Last Thursday, Memphis joined 320 cities nationwide as fast-food workers and home-care workers went on strike once again in support of the "Fight for $15" campaign. The protesters held two rallies outside McDonald's restaurants in East Memphis and the Medical District.
The Fight for $15 campaign, in which fast-food and home-care workers across the country are demanding the federal minimum wage be raised from $7.25 to $15 an hour, has been active in Memphis since 2013. While not much progress has been made here in regards to convincing employers to raise wages, the national campaign has begun to make some waves.
New York has a plan to raise that state's minimum wage to $15 by 2019, and California will make the shift by 2022. Individual cities, including Seattle and Los Angeles, have begun to work toward a shift to $15 an hour.
Tennessee state law prohibits cities from passing wage ordinances for private business, and two recent General Assembly bills to raise wages to $15 an hour failed. But the Fight for $15 campaign plans to lobby for future statewide efforts.
One of the demonstrators in Thursday's rallies was Christopher Smith, a fast-food worker and father of three kids (ages 3, 5, and 7). Smith shared his story of working in the fast-food industry (first for Church's Chicken and now Little Caesar's Pizza) and supporting a family on $7.25 an hour. — Bianca Phillips
- Bianca Phillips
- Christopher Smith
Flyer: When you got involved with Fight for $15, you worked for Church's Chicken. What happened?
Christopher Smith: I left Church's a year ago. When I first heard about the campaign, I really wanted to get involved because I felt like I deserved $15 an hour. After I got involved, the company started cutting my hours. I went to the [local] National Labor Relations Board, and they ended up having to pay me back-pay for the hours they'd taken away. It was about $700 when they added all the hours together.
How were you able to make ends meet when they cut your hours?
Before they started taking my hours, I was only making $7.25 an hour. I couldn't provide for my kids like I used to. I couldn't pay bills like I used to. I couldn't take care of myself. I was already not making enough, and then they cut my hours. They may have given me back pay, but they can't take away the time that I was down.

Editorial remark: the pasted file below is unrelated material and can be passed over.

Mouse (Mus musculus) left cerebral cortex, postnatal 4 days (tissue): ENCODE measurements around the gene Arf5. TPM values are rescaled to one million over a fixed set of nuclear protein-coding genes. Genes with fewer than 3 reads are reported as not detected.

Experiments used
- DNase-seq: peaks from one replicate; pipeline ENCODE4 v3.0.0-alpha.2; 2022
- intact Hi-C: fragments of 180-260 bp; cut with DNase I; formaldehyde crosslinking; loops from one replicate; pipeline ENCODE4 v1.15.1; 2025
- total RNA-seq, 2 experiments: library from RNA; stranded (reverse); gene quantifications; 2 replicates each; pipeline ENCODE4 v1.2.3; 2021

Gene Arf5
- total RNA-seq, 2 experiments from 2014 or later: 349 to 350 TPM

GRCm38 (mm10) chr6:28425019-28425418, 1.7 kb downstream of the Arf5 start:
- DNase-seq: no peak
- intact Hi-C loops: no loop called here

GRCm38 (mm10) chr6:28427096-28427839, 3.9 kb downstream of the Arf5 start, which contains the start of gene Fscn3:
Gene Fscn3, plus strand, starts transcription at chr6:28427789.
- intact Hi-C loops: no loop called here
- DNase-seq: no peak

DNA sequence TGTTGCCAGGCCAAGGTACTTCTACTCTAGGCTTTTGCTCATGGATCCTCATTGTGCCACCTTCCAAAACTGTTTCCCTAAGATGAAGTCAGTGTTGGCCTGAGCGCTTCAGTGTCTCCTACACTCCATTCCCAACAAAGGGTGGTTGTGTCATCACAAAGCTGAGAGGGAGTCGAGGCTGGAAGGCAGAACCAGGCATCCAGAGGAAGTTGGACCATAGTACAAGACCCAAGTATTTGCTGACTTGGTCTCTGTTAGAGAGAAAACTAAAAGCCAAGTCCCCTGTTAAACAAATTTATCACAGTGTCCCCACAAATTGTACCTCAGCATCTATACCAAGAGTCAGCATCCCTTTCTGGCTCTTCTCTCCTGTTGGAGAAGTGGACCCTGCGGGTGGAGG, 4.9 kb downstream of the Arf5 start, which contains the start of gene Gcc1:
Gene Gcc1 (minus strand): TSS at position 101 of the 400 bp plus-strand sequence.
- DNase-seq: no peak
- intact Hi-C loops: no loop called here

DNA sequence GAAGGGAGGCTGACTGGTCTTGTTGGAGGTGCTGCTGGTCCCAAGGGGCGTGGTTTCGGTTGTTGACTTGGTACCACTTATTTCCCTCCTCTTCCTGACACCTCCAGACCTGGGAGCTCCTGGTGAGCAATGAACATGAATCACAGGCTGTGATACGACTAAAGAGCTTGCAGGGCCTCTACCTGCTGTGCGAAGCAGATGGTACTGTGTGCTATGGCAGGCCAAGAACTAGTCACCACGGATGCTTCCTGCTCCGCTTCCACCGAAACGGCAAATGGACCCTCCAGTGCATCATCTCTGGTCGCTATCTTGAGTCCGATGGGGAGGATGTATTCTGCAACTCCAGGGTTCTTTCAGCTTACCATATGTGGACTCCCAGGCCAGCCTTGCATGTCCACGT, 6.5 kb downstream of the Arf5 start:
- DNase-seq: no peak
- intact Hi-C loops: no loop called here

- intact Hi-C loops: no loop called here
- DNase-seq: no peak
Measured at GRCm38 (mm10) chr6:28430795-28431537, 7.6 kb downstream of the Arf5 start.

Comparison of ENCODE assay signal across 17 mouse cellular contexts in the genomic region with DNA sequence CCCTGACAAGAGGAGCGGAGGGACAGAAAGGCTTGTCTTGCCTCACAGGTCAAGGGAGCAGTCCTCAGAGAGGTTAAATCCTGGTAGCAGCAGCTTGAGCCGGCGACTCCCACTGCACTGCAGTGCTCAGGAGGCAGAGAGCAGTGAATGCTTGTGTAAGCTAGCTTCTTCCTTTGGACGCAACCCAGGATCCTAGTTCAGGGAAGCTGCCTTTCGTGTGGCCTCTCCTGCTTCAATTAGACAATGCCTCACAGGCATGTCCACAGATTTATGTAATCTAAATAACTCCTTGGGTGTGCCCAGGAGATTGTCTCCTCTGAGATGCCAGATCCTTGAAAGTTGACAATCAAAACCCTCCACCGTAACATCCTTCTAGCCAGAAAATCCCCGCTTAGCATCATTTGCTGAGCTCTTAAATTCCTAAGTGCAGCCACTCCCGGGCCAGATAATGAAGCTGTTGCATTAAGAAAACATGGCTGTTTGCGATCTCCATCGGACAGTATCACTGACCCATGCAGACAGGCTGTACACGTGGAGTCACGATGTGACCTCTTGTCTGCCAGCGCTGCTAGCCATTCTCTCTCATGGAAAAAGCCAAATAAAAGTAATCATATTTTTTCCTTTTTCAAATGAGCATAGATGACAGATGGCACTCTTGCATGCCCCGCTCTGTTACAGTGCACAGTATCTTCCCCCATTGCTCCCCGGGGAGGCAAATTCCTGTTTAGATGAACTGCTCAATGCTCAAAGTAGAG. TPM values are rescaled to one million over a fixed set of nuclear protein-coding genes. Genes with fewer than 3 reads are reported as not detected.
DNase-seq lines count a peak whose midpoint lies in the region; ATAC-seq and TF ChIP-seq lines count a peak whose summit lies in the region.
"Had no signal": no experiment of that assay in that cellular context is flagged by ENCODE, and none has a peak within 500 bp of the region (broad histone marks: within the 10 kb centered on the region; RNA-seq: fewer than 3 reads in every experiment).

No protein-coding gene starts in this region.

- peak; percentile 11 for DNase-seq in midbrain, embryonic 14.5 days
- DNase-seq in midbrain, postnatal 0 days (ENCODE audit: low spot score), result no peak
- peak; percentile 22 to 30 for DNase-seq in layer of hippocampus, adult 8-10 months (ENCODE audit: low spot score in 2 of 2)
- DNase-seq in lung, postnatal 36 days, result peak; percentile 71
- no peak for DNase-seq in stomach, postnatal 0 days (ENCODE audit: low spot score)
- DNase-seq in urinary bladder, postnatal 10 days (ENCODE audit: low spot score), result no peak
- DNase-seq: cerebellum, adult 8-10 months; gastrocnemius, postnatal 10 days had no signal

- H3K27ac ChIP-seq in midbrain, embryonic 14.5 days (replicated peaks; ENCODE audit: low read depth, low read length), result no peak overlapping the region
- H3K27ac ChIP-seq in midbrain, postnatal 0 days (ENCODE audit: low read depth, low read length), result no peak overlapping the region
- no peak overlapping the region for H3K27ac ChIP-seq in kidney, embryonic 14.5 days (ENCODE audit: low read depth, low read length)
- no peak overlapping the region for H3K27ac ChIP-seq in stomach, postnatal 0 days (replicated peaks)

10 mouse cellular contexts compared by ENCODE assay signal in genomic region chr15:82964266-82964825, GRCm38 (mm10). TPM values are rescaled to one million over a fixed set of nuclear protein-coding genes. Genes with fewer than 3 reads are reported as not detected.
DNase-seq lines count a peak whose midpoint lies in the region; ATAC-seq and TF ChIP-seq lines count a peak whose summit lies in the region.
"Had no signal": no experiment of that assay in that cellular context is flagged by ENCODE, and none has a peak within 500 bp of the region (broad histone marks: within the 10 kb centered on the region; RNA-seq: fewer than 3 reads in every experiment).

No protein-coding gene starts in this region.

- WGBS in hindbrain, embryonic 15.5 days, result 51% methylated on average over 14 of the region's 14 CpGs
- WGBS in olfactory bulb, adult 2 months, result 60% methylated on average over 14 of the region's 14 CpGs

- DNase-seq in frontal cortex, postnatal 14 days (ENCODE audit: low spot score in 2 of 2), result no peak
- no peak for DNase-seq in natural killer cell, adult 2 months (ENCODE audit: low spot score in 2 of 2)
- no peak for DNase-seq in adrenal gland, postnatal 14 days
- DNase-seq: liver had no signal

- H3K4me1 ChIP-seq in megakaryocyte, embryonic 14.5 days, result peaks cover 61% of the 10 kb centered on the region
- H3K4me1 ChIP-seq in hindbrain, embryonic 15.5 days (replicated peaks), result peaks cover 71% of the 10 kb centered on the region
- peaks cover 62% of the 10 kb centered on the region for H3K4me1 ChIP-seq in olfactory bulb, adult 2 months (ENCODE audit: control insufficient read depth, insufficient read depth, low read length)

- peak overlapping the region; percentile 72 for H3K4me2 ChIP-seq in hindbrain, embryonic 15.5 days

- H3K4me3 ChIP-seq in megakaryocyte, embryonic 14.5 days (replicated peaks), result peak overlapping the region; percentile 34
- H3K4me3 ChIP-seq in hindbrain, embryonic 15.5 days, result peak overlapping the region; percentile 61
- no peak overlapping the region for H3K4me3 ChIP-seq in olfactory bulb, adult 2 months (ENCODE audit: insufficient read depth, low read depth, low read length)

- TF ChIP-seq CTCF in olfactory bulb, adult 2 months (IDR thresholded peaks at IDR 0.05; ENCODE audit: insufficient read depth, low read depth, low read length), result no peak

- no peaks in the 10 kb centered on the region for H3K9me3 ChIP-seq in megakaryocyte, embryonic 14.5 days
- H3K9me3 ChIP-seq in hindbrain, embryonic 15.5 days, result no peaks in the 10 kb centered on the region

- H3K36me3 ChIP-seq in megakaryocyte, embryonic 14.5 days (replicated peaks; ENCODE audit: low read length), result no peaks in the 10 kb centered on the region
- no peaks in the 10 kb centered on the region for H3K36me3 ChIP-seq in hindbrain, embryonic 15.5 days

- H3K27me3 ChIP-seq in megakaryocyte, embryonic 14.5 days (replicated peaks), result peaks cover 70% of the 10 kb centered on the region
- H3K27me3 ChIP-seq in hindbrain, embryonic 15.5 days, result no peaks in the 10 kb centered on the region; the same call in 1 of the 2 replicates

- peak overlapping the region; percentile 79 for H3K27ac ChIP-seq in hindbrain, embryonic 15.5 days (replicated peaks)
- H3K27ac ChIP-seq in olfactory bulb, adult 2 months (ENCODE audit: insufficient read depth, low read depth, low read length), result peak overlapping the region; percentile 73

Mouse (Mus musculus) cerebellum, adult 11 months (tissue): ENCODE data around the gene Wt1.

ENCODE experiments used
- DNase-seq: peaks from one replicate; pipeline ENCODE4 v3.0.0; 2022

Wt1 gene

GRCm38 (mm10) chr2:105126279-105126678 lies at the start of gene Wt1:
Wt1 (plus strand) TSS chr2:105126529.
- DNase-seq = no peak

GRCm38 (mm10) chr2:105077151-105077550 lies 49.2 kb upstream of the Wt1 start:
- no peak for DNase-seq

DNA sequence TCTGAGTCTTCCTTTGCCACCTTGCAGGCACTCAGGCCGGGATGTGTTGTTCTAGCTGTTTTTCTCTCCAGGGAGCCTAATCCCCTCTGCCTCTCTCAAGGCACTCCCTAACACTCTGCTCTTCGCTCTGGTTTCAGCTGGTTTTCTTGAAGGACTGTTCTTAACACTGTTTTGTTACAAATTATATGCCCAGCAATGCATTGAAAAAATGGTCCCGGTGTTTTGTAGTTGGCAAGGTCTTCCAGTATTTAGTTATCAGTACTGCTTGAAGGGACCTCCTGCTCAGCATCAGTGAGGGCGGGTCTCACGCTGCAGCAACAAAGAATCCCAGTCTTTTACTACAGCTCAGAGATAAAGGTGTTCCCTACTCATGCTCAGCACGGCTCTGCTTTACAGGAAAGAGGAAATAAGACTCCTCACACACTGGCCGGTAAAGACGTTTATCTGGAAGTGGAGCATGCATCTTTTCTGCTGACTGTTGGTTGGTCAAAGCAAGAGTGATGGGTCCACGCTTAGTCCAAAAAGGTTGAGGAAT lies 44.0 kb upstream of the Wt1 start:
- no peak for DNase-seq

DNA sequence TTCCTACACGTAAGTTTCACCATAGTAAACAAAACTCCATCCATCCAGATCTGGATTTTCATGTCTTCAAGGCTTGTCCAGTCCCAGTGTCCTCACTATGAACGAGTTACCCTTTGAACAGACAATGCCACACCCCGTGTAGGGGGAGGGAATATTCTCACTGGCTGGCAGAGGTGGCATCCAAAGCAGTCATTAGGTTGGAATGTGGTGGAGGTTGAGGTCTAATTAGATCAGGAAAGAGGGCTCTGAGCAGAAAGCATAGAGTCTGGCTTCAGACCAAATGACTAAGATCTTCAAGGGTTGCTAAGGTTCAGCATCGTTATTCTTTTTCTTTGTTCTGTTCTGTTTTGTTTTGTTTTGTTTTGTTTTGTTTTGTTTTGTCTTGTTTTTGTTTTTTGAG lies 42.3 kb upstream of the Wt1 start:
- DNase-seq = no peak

Why do you believe fast-food workers deserve $15 an hour?
People say we don't deserve $15, but I think we do because most of the time, you end up doing the manager's job that they're supposed to do. You have to do it because you need the job. I was [at Church's] for 3 1/2 years, and I only got one raise.
Now you're employed at Little Caesar's? Is it any better?
No, it's not better. Same thing. I'm making $7.25.
There's been a lot of discussion about income inequality during the presidential primaries. Do you think Fight for $15 is being heard?
It will take a bit more time for our state because our government is greedy. The [politicians] want to be at home with their picket fences and big ol' cars. They're getting their money, and they're not trying to give us nothing. But I believe we will win. New York, Seattle, and California did, but it's just taking us a little more time. As long as we stay united together and let them hear our voices, we will win.
Why are most of the campaign's events held at McDonald's when the fast-food workers come from all over the industry?
Some people think it's a McDonald's campaign, and we're just fighting for $15 for their employees. It's not. We go to McDonald's because they are one of the largest employers, and if they hear our voice and change, maybe everybody else will see it and fall in line. Right now, other companies see McDonald's not paying a living wage, so they think they don't have to either.